(Marine Air Ground Task Force) Secondary Imagery Dissemination System
Had a quick class on this system today. It's a pretty sexy integration of new consumer technology with ancient(ok, not ancient, but old
) military techonology.
Basically, it's a digital camera with a small 'ruggedized' laptop that has a peripheral which can transfer files through a radio or satellite connection to other such setups.
The particular digital camera
is an off the shelf Canon
EOS-10D. And I got to play with it all morning. Now, I don't know much about digital cameras, but this thing was obviously a sweet piece of gear: 6.29 megapixel
s and a 3152x2068 resolution, plus we had this giant(100-400mm) telephoto lens
to mess around with. There's also a nightvision
lens accessory, but we didn't get to play with it.
The laptop is a 'Toughbook
'. It's a Toshiba
I think Pentium
III 700MHz, with a touch-sensitive LCD
. It's weird, the keyboard layout is like a full keyboard, except all of the keys are tiny. It's got all the normal i/o plugs, PS/2
, etc. And it's 'ruggedized', though I'm not sure how rugged that makes it.
Next comes the ancient part. There's an adaptor that hooks from the Toughbook to a PRC-119 SINCGARS
radio. This thing is an antique. It's what you see in Vietnam War
movies, and it's still in use. We use them. We
have two of them in every LAV-25
, plus an extra one per platoon for Scouts in a backpack. They're pretty functional, and as far as I can tell nigh-indestructible, but they're so old. And they're pretty unreliable, and I think needlessly complicated. It's really weird seeing a high-speed low-drag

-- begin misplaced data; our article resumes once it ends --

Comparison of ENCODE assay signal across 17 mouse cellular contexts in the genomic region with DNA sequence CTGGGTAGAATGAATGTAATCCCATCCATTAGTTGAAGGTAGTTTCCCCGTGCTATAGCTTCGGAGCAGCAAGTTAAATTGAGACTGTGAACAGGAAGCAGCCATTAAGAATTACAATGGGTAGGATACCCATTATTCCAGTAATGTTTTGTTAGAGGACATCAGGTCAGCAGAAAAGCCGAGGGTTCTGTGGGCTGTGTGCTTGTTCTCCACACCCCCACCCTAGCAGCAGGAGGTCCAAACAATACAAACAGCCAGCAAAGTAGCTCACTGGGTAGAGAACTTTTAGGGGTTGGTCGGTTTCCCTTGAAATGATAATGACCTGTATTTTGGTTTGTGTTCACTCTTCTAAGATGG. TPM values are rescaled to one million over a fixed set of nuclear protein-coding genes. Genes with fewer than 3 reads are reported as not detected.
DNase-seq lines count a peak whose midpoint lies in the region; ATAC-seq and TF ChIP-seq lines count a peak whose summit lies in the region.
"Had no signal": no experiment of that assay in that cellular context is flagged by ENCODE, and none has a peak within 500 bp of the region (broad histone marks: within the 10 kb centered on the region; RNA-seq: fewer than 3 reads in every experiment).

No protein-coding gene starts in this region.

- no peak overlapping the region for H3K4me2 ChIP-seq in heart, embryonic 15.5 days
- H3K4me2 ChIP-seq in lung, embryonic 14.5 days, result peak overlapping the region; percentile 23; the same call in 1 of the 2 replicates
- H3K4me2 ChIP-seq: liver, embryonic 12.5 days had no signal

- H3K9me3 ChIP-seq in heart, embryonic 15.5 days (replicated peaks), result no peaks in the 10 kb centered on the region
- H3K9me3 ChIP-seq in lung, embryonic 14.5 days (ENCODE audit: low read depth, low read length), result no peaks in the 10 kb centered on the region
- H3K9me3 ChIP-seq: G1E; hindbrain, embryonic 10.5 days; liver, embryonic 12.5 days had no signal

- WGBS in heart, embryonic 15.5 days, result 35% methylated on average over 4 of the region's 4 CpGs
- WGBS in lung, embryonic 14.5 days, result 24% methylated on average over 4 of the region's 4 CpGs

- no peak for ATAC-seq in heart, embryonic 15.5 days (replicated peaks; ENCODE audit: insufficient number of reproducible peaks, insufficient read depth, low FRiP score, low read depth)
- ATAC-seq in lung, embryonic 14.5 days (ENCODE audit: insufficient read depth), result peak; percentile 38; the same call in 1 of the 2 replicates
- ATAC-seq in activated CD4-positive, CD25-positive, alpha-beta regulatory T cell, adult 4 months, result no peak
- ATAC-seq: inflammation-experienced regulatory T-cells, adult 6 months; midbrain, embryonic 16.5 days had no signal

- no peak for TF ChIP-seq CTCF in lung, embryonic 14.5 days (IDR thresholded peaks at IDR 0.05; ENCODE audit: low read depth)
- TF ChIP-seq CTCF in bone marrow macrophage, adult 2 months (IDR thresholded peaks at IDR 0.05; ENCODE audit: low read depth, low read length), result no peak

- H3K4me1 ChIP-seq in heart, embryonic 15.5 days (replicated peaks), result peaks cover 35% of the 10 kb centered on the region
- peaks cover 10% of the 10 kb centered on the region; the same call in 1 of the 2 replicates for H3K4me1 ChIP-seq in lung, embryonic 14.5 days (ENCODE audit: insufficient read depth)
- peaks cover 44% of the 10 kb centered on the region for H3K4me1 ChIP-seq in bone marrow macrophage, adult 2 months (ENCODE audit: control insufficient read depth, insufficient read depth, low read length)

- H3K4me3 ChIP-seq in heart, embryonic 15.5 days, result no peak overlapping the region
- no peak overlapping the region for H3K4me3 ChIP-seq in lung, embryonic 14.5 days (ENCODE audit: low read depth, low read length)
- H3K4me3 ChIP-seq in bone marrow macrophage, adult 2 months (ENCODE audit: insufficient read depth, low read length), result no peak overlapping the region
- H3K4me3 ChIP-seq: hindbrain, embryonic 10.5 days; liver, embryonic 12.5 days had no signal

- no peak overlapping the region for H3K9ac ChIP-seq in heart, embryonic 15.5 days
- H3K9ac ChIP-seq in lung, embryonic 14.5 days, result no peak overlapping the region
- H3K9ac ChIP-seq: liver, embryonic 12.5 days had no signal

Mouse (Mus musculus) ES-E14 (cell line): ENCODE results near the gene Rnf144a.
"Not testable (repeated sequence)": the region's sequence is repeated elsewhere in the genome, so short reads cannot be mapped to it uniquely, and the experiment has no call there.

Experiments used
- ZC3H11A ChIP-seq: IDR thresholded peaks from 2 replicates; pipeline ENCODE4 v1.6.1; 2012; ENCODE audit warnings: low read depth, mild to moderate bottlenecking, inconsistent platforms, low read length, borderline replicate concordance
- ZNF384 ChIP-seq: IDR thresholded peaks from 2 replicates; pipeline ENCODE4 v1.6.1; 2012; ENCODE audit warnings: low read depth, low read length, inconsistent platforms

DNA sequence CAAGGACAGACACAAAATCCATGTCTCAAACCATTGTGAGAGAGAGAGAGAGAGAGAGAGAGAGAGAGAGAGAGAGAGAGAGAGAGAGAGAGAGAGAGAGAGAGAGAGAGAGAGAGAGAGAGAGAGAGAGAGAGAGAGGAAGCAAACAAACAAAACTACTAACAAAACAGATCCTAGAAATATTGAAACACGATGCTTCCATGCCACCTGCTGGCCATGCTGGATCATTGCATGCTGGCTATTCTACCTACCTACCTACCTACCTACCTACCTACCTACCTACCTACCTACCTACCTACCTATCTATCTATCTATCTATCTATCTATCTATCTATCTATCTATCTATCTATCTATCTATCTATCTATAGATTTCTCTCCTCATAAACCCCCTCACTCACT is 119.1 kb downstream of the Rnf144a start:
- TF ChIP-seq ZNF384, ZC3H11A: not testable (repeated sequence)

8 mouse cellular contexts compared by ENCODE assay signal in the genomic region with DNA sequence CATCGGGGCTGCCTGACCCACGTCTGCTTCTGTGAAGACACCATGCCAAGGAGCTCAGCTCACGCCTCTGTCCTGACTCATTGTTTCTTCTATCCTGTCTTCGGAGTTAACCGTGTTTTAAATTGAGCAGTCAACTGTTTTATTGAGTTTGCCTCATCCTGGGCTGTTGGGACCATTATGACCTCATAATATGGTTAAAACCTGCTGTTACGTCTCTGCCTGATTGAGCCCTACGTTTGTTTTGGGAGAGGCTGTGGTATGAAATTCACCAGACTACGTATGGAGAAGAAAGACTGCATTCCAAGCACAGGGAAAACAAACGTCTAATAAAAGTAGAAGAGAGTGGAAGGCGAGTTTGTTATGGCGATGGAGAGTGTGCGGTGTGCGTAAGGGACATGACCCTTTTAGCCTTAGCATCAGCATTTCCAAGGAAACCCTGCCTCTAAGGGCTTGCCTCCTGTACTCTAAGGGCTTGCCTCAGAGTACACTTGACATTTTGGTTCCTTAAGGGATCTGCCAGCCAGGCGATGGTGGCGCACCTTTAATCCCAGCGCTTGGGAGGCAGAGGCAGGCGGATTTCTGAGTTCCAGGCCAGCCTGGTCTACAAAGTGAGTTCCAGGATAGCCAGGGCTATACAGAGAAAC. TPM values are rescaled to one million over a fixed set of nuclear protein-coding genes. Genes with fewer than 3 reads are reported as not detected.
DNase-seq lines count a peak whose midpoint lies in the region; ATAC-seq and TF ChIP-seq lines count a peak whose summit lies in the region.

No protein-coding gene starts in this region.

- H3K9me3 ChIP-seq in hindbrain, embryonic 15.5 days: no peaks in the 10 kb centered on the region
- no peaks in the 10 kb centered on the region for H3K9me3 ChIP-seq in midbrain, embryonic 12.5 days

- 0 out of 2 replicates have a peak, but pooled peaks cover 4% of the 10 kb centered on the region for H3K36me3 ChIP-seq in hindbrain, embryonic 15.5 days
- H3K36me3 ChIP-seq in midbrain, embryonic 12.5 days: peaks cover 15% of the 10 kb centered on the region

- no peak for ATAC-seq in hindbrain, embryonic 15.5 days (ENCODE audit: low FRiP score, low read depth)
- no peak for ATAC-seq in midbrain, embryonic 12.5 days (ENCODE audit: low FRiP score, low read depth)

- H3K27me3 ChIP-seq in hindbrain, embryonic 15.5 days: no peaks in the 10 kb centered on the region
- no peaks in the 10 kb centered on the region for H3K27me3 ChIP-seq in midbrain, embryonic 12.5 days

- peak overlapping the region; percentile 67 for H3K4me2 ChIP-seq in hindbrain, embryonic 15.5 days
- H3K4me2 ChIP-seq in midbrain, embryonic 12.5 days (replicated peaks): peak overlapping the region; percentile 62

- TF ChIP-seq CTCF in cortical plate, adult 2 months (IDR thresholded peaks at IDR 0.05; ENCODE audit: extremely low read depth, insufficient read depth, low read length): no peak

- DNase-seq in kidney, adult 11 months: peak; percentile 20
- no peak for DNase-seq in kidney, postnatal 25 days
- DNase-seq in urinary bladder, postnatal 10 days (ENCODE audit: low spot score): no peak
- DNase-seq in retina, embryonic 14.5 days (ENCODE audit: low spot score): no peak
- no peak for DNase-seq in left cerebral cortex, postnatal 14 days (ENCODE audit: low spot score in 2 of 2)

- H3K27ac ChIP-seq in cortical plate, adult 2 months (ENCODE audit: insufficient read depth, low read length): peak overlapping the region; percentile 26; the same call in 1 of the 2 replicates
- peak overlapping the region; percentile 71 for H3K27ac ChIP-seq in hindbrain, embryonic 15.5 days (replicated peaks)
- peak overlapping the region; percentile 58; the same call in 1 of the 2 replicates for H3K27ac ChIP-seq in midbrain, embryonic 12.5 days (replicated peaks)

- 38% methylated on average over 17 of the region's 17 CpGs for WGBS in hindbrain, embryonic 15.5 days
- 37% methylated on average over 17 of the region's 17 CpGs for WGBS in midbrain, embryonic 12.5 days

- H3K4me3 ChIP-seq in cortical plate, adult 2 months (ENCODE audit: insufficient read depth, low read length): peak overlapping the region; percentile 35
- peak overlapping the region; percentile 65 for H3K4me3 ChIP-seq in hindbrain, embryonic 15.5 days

laptop connected to one of these things. So, there's some kind of e-mail
program that recognizes the radio and you can send the picture over radio trasnmission, much like a modem
. In fact, I guess it's really a literal modem, seeing as how the radio transmission is hardly digital.
Anyway, the idea is to take a picture, put it on the laptop, size and manipulate it via Photoshop
(Elements 2.0 was what was installed) so it's manageable over the radio network, which is pretty slow.
It's a pretty neat setup, but the problem is that our command won't really let us play with them that much, because the gear is pretty expensive. Which is pretty understandable, considering Marines
, especially grunts
The ramifications for intelligence
purposes are pretty obvious. Take a picture of an enemy position or whatever, send it back to higher so they can get a good visual idea of what's going on up front. Also, route reconnaissance
is a good use, and, from what I've heard, what the system was mostly used for during OIF